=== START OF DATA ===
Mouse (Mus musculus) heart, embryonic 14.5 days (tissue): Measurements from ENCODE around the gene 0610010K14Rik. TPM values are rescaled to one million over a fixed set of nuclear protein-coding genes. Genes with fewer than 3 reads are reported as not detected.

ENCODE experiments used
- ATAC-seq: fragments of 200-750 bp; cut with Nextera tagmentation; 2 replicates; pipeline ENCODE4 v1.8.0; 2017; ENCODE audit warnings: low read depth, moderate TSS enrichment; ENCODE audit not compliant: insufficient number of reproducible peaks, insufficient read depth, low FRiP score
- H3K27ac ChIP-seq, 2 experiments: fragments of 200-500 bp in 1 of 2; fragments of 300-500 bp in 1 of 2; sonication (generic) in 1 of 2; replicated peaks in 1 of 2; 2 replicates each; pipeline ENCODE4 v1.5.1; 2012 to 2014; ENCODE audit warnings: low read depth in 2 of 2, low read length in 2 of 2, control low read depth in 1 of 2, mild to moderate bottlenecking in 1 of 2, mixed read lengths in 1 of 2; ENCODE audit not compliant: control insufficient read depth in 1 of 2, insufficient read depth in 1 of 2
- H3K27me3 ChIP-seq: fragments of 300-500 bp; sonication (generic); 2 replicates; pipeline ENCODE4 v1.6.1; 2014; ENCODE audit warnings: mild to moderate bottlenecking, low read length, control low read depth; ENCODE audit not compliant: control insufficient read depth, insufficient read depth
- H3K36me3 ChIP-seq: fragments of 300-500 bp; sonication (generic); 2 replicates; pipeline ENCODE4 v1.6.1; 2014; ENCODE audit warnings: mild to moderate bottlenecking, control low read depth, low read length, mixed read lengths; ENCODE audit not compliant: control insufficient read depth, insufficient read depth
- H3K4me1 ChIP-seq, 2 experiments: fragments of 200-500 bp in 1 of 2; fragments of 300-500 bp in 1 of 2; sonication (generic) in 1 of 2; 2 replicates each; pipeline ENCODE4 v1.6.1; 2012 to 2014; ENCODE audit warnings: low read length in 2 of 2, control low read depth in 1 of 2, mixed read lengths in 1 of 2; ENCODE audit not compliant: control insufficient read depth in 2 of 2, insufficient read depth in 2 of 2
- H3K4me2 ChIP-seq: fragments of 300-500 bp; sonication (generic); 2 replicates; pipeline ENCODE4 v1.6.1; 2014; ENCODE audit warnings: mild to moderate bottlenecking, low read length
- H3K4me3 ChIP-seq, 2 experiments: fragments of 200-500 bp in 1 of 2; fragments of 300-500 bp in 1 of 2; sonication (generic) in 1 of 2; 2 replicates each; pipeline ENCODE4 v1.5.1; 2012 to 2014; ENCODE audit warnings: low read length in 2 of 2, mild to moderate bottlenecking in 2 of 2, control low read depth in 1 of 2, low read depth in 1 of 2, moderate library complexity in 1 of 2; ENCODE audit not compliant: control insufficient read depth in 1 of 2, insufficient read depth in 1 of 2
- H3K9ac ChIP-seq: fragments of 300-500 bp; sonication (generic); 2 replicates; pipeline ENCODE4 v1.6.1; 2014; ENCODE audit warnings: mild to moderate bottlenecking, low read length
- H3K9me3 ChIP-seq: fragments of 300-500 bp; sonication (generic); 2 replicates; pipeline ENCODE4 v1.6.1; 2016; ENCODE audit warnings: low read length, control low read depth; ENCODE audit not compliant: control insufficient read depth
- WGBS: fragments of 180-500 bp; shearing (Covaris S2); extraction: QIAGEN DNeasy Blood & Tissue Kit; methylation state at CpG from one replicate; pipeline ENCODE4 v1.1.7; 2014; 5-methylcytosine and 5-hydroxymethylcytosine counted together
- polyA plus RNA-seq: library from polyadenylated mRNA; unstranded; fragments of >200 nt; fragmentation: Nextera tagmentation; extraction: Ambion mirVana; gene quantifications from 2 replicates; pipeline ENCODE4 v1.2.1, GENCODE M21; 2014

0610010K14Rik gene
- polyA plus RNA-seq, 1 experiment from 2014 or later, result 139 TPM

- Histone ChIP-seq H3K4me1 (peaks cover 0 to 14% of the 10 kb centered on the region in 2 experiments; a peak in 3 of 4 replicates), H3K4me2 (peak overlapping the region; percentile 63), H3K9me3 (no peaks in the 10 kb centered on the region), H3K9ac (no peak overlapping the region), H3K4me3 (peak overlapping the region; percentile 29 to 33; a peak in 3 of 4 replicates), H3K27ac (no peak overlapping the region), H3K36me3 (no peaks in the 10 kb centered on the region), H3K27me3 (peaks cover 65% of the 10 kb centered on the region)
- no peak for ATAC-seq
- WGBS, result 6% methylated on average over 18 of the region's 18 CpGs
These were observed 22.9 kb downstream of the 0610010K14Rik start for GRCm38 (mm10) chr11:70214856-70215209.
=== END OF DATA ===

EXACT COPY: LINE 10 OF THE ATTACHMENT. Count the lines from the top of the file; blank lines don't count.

- H3K9ac ChIP-seq: fragments of 300-500 bp; sonication (generic); 2 replicates; pipeline ENCODE4 v1.6.1; 2014; ENCODE audit warnings: mild to moderate bottlenecking, low read length